At the same time as the development of quantum technologies progresses rapidly, new demands concerning the certification of their operation emerge. A question relevant for the application of various quantum technologies consequently is how the user can ensure the correct functioning of the quantum devices . In a number of instances, specifically in quantum simulation and quantum computing, challenges in appropriately benchmarking components or entire protocols constitute a widely acknowledged bottleneck. This talk will suggest several new takes to the problem at hand: We will see how data from SPAM-robust randomized benchmarking  can be used to perform process tomography of quantum gates in an experimentally-friendly and provably sample optimal fashion , making use of a machinery of compressed sensing and exploiting structure - that is to say, the components of a quantum circuit. We will see how quantum states can be characterizes provably even with imperfect detectors in what could be called semi-device-dependent tomography . The issue becomes more challenging when one aims at certifying the functioning of an entire device. We will look at limitations to black-box verification for sampling problems that show a quantum advantage or "supremacy" ,
will have a fresh look at Hamiltonian learning  and will see that in some instances , one can ironically certify the correctness of a device even if one cannot efficiently predict its performance.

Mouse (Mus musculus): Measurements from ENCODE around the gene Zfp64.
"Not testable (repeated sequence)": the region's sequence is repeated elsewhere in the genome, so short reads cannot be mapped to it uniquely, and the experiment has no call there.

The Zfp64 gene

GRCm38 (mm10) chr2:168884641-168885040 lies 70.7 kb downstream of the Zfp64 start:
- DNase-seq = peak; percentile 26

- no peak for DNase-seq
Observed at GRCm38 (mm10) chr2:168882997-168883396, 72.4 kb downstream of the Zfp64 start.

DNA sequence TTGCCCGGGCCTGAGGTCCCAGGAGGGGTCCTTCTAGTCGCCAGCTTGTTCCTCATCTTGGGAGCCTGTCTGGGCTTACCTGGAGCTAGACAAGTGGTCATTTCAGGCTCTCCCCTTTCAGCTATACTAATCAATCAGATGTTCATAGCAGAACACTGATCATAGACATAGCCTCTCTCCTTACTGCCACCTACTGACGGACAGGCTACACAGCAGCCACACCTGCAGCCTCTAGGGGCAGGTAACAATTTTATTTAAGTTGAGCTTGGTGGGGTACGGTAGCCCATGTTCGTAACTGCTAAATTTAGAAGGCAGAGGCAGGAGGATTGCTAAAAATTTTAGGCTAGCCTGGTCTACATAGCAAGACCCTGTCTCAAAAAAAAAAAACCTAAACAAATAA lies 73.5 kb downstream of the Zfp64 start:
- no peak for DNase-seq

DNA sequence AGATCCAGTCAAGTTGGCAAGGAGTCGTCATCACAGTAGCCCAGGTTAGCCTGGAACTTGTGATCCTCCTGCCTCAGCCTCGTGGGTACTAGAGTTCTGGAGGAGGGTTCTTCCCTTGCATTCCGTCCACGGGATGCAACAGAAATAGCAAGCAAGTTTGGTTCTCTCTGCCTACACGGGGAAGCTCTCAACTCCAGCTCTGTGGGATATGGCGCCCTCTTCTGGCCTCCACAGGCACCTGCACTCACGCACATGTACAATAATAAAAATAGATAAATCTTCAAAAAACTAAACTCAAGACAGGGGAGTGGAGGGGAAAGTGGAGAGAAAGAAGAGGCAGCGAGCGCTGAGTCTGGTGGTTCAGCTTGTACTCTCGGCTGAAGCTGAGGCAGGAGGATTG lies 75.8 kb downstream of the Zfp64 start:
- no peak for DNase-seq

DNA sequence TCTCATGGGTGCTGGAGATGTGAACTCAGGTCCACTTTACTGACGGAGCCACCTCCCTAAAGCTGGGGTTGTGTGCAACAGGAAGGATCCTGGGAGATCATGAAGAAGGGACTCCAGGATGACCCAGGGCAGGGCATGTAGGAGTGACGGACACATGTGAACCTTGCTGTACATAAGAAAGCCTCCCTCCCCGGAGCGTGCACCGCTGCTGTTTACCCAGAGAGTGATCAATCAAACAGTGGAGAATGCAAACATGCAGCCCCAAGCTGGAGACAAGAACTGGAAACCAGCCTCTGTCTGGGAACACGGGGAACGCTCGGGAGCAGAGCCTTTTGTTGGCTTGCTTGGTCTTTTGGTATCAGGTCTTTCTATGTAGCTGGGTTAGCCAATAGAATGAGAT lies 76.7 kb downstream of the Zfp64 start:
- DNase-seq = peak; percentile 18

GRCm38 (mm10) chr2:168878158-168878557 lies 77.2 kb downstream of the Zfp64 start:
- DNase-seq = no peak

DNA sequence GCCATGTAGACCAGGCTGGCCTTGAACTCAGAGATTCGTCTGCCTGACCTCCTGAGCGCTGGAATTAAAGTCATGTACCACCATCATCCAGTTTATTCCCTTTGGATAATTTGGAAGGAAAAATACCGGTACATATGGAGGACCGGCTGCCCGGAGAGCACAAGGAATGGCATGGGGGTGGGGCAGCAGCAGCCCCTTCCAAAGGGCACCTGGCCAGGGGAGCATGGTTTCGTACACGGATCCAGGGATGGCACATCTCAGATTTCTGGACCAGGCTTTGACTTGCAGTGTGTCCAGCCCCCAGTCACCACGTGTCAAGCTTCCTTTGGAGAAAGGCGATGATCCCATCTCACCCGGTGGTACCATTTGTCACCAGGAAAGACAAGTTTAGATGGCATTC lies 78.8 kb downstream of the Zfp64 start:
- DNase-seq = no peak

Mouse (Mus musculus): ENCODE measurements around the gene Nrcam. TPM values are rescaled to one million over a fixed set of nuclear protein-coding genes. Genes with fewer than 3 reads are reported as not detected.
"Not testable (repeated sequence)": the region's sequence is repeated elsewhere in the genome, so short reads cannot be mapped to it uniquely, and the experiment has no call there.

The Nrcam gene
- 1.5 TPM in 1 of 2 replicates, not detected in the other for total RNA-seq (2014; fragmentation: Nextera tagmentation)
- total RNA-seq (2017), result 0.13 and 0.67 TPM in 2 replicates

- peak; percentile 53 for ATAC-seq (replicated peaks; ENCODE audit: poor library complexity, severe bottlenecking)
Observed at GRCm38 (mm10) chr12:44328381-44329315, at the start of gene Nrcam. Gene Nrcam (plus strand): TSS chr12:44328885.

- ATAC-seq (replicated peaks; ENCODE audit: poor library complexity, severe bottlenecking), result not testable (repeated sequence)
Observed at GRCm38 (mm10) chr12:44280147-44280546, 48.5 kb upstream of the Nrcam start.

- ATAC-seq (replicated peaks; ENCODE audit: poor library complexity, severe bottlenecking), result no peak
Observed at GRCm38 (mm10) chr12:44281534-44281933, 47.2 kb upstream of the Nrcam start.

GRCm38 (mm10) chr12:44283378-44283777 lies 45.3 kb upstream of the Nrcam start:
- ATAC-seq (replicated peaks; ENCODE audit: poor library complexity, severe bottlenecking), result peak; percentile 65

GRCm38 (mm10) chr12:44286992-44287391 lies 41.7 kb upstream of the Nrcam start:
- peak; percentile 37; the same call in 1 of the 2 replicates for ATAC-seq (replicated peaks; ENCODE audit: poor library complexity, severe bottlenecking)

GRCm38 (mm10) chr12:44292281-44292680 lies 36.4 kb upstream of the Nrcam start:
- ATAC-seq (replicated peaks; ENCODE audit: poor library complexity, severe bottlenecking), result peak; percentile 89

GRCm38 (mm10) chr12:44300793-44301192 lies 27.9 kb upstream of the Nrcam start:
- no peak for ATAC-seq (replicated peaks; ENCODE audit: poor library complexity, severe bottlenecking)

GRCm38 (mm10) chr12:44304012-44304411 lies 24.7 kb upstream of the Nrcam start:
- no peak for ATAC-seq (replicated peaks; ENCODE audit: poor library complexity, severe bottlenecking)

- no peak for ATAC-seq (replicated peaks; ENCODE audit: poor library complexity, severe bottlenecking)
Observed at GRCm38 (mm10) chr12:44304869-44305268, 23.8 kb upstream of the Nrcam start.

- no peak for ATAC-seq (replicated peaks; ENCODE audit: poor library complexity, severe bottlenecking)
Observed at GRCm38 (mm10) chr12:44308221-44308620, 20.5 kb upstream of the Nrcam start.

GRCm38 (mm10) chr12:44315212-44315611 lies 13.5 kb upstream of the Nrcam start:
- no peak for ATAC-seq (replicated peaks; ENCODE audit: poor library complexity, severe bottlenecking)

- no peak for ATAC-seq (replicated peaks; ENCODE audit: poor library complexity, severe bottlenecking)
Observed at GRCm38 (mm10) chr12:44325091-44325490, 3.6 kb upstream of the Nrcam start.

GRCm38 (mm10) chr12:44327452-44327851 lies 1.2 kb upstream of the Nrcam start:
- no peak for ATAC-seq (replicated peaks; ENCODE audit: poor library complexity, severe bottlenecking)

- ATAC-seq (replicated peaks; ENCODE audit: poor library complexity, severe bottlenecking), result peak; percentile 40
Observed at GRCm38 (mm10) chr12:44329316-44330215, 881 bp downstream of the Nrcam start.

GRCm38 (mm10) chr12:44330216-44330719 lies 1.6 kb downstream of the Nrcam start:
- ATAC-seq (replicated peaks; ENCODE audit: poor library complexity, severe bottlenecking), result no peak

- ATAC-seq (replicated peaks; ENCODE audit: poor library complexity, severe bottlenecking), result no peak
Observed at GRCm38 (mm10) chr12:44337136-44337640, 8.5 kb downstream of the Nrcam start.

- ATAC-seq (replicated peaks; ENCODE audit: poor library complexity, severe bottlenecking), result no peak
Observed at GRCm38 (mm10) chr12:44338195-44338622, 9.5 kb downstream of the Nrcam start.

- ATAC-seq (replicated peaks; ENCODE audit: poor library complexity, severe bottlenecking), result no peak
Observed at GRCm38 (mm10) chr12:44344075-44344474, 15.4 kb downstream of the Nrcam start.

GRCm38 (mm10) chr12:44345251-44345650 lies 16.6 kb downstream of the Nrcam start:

Quantum certification and benchmarking, J. Eisert, D. Hangleiter, N. Walk, I. Roth, D. Markham, R. Parekh, U. Chabaud, E. Kashefi, Nature Reviews Physics 2, 382-390 (2020).
 Randomized benchmarking for individual quantum gates, E. Onorati, A. H. Werner, J. Eisert, Phys. Rev. Lett. 123, 060501 (2019).
 Recovering quantum gates from few average gate fidelities, I. Roth, R. Kueng, S. Kimmel, Y.-K. Liu, D. Gross, J. Eisert, M. Kliesch, Phys. Rev. Lett. 121, 170502 (2018).
 Semi-device-dependent blind quantum tomography, I. Roth, J. Wilkens, D. Hangleiter, J. Eisert, arXiv:2006.03069 (2020).
 Sample complexity of device-independently certified quantum supremacy, D. Hangleiter, M. Kliesch, J. Eisert, C. Gogolin, Phys. Rev. Lett. 122, 210502 (2019).
 In preparation (2020).
 J. Haferkamp, D. Hangleiter, A. Bouland, B. Fefferman, J. Eisert, and J. Bermejo-Vega, arXiv:1908.08069, Phys. Rev. Lett. (2020).
He is known for his research in and has made numerous contributions to quantum information science and quantum many-body theory in condensed matter physics. He has made significant contributions on entanglement theory and the study of quantum computational models, as well as quantum optical implementations of protocols in the quantum technologies and the study of complex quantum systems. He is also notable as one of the co-pioneers of quantum game theory with Maciej Lewenstein and PhD advisor Martin Wilkens.